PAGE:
Archives for the month of: October, 2008

I see a lot of folks asking the same question

How do I change the location of my home-folder?

The solution is as simple as it gets! Swap ‘username’ with your username:

/etc # cat passwd | grep username
username:x:1000:1000:My real name,,,:/home/username:/bin/bash

I believe you can simply edit this file as sudo, and change the part about :/home/username: to whatever pleases you 🙂


EncFS is a piece of FOSS that lets you work with a filesystem interface to a created crypted folder. It is thus transparent to the user. For more information, see previous post.

I came over a special option today playing around with EncFS. When issuing the command $ encfs ~/crypted ~/interface , and the directory ~/interface was not empty, I got a warning from FUSE – letting me know that it was not empty. However, it also gave me a solution to the problem! Simply add the option nonempty to the mount command, everything is dandy.

$ encfs -o nonempty ~/crypted ~/interface

The files that already was present in the target ~/interface was no longer there – just the decrypted content from my ~/crypted filesystem. But, to my surprise, when I unmounted the encrypted filesystem, the original files that were in the mount point in the beginning, appeared again!

$ fusermount -u ~/interface

The files were not lost! They simply got hidden!

I see a great application in this feature. Let’s say you have a system with encrypted home folders for each user of the system. When a user login, their encrypted home folder is mounted, and their files are made available to them. They do not even have to know it is encrypted – what do they care!?

Now, let’s say somebody needs to get some information about a fellow student/colleague, i.e. contact information and such. Why not leave a file in their unencrypted, open home folder for everyone to see? The folder is already there – doing nothing – so why not put it to use!

Use case

Let’s say Fred wants to get Maya’s e-mail address. He simply goes to here home-folder and retrieves her contact information

# fred@computer $ cd /home/maya/
# fred@computer $ ls

A well – maybe this has been done before… I just found out 🙂

For other FUSE options

$ encfs -H

In my journey of learning a “bit or byte” in the GNU/Linux world, my focus has recently been on security in form of encryption of data – not malicious malware, adware, virus etc.

How do I maintain the highest level of security for my personal files if, God forbid, my laptop was stolen or an unwanted user got access to my computer? Most of the information I have found, is mostly security issues related to off-line data – how to encrypt your OS/harddrive, filesystem (i.e. folder), or a single file. How to prevent intruders from the outside world is off-topic.

Level 0: Not an issue

The first question one need to ask, is: why would I need an extra level of security? If you are the only user of a desktop computer at home, security may not even be an issue. Why would it be, right? Just image all the people using a no-security-measures-vista/xp-laptops out there. They don’t bother – should you?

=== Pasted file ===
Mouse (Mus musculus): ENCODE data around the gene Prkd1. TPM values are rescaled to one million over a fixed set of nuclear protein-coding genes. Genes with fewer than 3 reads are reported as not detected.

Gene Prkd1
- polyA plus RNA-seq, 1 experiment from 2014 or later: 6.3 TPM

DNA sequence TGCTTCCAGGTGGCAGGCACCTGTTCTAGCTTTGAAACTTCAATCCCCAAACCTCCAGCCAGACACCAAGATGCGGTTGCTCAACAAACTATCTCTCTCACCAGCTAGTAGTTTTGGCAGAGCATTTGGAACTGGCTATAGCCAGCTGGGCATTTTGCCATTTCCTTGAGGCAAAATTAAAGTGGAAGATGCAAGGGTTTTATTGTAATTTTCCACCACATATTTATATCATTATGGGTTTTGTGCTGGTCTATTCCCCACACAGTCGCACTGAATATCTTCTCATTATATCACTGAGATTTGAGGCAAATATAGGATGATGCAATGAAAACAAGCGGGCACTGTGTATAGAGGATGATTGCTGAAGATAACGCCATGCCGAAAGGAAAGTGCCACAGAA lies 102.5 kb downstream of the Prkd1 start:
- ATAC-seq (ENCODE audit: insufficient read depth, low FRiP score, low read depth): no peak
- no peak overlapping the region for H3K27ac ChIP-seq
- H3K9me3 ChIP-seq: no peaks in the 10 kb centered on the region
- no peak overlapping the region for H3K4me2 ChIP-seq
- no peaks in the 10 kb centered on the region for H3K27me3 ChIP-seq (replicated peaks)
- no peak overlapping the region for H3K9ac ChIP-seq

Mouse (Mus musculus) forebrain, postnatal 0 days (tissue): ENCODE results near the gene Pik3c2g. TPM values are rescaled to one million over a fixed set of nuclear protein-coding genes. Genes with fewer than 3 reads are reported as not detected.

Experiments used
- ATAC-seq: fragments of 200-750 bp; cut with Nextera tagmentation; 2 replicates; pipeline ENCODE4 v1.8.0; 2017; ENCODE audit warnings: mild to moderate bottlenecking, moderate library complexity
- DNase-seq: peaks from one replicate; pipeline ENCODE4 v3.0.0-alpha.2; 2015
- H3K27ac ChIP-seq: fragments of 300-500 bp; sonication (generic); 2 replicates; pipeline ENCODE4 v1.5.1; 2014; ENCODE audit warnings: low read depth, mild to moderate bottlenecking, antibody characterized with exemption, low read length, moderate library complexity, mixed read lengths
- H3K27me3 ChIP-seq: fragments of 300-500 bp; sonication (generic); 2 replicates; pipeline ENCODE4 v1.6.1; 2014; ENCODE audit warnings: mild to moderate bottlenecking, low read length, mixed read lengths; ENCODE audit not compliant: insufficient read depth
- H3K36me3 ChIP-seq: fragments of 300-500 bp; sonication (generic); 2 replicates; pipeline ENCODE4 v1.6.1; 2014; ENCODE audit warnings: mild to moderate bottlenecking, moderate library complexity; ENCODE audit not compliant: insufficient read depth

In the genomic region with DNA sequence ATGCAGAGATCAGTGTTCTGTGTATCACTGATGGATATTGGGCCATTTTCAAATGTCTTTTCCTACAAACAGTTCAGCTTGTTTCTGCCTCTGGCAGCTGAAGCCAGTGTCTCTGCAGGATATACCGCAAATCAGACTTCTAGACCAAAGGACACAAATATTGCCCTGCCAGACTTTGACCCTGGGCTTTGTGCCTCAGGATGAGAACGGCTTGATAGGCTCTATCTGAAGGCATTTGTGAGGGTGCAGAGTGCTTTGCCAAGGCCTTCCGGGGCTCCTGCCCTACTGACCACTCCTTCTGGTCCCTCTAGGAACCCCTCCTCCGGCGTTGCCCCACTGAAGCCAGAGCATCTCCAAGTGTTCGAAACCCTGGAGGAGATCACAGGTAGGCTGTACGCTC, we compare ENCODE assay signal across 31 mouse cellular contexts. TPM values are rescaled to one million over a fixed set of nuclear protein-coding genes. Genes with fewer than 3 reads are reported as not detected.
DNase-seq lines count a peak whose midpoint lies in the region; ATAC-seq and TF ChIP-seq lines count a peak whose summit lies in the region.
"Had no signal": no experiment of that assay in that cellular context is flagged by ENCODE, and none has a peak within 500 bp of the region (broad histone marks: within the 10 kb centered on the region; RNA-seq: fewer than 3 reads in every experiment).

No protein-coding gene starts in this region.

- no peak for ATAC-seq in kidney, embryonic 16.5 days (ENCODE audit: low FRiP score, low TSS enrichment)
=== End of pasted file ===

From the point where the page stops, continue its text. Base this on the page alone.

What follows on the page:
Level 1: Permission settings

When you share your personal computer, things may be different. If you and maybe your “significant other” have access, security in form of OS/harddrive security may be overkill! If that other person has her own login, she would not have immediate access to your home-folder. Just make sure your permissions are set correctly to your home-folder.

$ cd /home
$ chmod 700 <myfolder>

Level 2: Simple file encryption

If, for some reason, you share your computer and grant others with root-privileges, they have access to your files, and setting permission is no longer enough! When sharing with your spouse, or you are one of them “I don’t keep anything from my girlfriend/boyfriend”-type – security is still something you are only concerned about when paying bills online. Though, when making a list of potential Christmas-present, file-encryption could come in handy. You don’t want her to ruin the surprise!

Howto encrypt files: bcrypt – encrypt personal files.

This is also useful when you want to send sensitive information by email, or you use some kind of cloud file-sharing. Simply encrypt your file, and make sure the recipient has the password for decrypting the file.

Level 3: Folder encryption

If you share your computer with others, or you have files and folders you just wish to keep private, i.e. maybe you want to encrypt your home-folder to prevent anyone to see your files — then folder encryption or filesystem encryption would be the way to go.

Howto encrypt folders: encfs – encrypted folders/filesystems

When using folder encryption like encfs, the program maps the encrypted folder to a “human-readable”-folder. Any change, deletion, or new files/folders you create in your “human-readable”-folder, is mapped from the encrypted folder. Perhaps the main disadvantage here, is that the crypted folder is visible and has the same permissions as the decrypted, mapped folder. Thus people with access may still do harm.

Level 4: Virtual encrypted filesystem

There is also the option of creating a virtual encrypted filesystem. I would recommend TrueCrypt for this. The main advantage here, is that your entire filesystem (i.e. folder) is mounted as any other drive/device, but actually is located within one pre-allocated encrypted file. You may thus send, transport, copy, move, do whatever you want with this file. Wherever and whenever you mount it, your filesystem/folder magically appears at the mount point.